mtffilter(1)                                                      mtffilter(1)

       mtffilter - filter by inverse of MTF and general Fourier filter

       mtffilter [options] input_file [output_file]

       Mtffilter can restore contrast in CCD camera images by multiplying them
       by the inverse of the camera's modulation transfer function (MTF).  It
       can also apply a low pass filter to reduce high frequency noise, as
       well as a high pass filter to eliminate low frequencies.  Any combina-
       tion of these filters may be applied.  In fact, the program provides
       all of the options that Enhance does for specifying a general
       Fourier filter.  Because images are automatically padded to dimensions
       suitable for taking an FFT, there are no restrictions on image size,
       unlike with Enhance.  This program can filter either real-space
       images in 2D planes, real-space images in 3D or 3D Fourier transforms
       in 3D.  The filter functions produced by these options can be visual-
       ized with the program Filterplot; see that man page for a full
       description of their effects.

       The program can also apply a third kind of filter that has been found
       useful for reducing fringe effects in EM images taken with a phase
       plate.  This filter is specified by a cutoff radius, and exponential
       power, and an amplification factor, the amount by which it amplifies
       low frequencies relative to high ones.  It goes from 1 at zero fre-
       quency to a floor of 1/ amplificationFactor at high frequencies and
       falls 1/e of the way to the floor at the cutoff radius.  A higher power
       increases the sharpness of the falloff.  This filter is referred to
       here as a low-frequency amplifier filter.  It is selected by entering
       the -amplifier option plus either the cutoff radius (with -cutoff) or
       parameters of the phase plate imaging (with -phase).  It cannot be used
       together with the low-pass and high-pass filter options.

       The program can also apply a filter in one dimension, in the X-direc-
       tion only, and specifically can apply an R-weighted 1-D filter such as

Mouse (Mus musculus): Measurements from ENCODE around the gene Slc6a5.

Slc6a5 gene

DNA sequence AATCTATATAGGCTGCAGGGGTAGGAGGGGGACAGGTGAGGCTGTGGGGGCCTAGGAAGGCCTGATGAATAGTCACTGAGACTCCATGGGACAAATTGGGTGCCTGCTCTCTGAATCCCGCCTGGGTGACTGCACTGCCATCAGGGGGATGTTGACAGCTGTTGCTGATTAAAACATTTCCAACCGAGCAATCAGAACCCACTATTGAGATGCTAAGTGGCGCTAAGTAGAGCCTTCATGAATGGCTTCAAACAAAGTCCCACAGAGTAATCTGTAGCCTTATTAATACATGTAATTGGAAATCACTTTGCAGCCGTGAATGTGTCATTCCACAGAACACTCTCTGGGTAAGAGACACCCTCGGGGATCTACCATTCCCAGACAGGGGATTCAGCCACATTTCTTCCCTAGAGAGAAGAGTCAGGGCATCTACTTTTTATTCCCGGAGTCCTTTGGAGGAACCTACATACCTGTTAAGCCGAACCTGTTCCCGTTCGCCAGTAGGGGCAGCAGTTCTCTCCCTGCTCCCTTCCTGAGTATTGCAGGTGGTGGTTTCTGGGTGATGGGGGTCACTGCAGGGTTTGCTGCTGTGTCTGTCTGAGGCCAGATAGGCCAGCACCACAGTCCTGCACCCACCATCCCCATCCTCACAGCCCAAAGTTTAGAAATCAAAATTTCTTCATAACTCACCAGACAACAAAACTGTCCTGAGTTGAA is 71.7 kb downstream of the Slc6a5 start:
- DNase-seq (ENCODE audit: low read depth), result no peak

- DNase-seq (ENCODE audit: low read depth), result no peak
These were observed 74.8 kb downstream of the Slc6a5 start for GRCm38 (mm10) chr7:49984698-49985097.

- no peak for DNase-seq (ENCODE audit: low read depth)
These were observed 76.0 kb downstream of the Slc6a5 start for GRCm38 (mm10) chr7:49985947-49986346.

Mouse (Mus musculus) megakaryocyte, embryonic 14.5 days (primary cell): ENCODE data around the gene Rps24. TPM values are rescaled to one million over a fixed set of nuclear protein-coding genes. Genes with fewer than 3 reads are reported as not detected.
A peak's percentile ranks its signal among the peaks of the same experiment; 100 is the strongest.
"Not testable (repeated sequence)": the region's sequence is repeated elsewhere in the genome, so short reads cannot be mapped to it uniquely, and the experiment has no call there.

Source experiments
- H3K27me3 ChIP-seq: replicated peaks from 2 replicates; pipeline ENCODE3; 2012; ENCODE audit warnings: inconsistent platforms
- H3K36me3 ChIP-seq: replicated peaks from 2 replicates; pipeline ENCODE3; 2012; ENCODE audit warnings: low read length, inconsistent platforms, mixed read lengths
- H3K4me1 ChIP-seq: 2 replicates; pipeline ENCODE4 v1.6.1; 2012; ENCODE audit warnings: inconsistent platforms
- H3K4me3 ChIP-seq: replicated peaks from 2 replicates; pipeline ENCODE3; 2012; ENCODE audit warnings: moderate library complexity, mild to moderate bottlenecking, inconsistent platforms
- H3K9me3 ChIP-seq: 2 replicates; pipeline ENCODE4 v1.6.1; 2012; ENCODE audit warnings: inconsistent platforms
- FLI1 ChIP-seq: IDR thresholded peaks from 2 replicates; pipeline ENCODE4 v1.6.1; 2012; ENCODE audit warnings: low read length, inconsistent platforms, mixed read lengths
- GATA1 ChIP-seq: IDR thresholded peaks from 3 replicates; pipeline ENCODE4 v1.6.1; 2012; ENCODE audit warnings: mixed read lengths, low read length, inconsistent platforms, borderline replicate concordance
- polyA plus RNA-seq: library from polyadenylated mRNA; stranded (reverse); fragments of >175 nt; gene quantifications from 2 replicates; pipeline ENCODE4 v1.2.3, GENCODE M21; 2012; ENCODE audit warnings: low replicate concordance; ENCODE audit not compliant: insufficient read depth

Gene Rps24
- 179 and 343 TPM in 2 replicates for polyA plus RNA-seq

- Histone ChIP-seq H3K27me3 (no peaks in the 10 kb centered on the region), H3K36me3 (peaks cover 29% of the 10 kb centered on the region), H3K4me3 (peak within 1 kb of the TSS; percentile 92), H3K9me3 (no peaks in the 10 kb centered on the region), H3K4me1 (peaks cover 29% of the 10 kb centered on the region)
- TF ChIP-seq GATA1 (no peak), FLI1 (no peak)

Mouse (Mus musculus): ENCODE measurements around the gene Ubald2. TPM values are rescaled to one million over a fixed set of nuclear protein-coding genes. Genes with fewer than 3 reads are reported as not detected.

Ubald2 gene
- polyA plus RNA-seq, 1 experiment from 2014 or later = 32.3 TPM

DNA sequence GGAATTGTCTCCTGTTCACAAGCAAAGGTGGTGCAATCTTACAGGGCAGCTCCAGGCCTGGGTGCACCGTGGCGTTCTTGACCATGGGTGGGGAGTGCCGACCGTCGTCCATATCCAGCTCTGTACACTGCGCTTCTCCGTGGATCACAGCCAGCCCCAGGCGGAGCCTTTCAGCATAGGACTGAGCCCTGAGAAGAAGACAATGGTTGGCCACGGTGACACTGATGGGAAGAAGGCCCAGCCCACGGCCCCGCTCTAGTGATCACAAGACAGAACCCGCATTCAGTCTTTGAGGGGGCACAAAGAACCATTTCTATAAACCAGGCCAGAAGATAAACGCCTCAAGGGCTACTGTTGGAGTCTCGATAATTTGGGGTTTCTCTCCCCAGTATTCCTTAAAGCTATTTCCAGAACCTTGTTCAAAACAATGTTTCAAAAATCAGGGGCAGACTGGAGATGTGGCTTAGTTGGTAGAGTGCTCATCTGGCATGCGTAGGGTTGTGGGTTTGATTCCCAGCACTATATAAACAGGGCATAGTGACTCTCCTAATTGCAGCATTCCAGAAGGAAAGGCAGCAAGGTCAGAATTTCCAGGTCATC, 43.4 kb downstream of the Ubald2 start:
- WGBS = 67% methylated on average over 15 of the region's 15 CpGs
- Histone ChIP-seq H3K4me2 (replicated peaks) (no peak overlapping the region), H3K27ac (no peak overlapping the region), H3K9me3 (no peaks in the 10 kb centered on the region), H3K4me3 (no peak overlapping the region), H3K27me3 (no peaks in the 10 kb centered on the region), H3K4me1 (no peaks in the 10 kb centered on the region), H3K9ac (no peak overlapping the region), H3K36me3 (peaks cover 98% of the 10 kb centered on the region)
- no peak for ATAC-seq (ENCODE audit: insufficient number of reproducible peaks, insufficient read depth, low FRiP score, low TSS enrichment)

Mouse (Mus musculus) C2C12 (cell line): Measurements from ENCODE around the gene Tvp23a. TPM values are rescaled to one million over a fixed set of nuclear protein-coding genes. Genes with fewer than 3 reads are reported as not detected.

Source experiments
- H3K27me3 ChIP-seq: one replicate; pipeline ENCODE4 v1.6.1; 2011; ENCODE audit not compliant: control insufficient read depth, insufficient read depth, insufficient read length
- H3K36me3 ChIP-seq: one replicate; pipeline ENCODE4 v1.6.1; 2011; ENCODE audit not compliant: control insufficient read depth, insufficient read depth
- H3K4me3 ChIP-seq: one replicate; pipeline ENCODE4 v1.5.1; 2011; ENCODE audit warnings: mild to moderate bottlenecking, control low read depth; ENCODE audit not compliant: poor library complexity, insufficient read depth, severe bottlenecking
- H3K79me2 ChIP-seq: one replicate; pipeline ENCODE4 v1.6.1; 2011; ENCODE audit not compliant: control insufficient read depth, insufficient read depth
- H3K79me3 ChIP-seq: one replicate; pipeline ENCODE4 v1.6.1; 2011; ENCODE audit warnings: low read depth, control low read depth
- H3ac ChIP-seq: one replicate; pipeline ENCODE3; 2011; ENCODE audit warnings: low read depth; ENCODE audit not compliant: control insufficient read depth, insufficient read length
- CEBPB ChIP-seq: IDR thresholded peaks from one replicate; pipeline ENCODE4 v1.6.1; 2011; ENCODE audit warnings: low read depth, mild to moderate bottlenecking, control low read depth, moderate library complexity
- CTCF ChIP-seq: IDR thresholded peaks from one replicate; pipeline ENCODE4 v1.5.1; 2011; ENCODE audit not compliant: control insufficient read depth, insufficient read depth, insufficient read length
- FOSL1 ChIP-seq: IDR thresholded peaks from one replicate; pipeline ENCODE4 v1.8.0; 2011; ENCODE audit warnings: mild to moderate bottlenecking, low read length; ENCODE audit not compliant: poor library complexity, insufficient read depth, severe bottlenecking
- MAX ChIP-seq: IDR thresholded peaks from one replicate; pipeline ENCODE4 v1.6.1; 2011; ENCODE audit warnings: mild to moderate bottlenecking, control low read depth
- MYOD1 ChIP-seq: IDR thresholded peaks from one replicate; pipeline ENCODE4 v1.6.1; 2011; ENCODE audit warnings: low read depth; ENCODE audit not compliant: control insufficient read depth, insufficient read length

is used in back-projection.  This R-weighted filter cannot be used
       together with inverse MTF filtering.

       Simply multiplying by the inverse of an MTF would amplify noise too
       much, so the inverse MTF filter is shaped by three parameters.  The
       first and most important is the maximum inverse value, which limits how
       high the inverse can become.  The other two parameters are a cutoff
       frequency at which to start a Gaussian rolloff of the inverse back to
       1.0, and the sigma value for this Gaussian rolloff.  The default values
       for these parameters (listed below) are based on limited experimenta-
       tion and are fairly conservative.  All of these parameters together
       will keep the inverse filter from amplifying high frequency noise.  The
       low pass filter's role is to filter out those high frequencies.

       If both filters are used, there are potentially 4 different frequency
         1) From 0 to the frequency at which the inverse reaches its maximum,
       the filter is actually the inverse of the MTF,
         2) From there to the cutoff frequency for the inverse rolloff, the
       filter equals the maximum inverse,
         3) Beyond this cutoff frequency, the filter progressively decays back
       to 1.0,
         4) Beyond the cutoff radius for the low-pass filter, the filter is
       multiplied by another Gaussian and decays to 0.

       The MTF curve to be applied should be read in from a file containing
       values for spatial frequency (in reciprocal pixels) and for the MTF,
       one pair per line.  The program has one built-in curve in which the MTF
       crosses 0.5 at 0.117/pixel.  This curve can be adjusted by scaling its
       axis, which will make it approximately correct for other situations.

       To apply only low-pass and high-pass filters, omit the -mtf and -stock
       options; to apply only an inverse filter, omit the -lowpass and other
       options for general filtering.  Similarly, to apply only a low-fre-
       quency amplifier filter, omit the -mtf, -stock, and other general fil-
       ter options.

       If the input file is a real image, then without the "-3d" option the
       program will take the FFT of each section, apply the filter, take the
       inverse FFT, and write out the filtered section.  With the "-3d"
       option, it will load the whole file into memory, tapered and padded
       just as in Taperoutvol, take the 3D FFT, filter, inverse FFT, and
       write the volume.  If the input file is a Fourier transform, it must be
       a 3D FFT (obtained from "clip fft -3d" or "fftrans -3d").  In this case
       the program will apply the filter to the transforms in three dimensions
       and write out a filtered FFT.

       The program allocates memory dynamically, so it is capable of filtering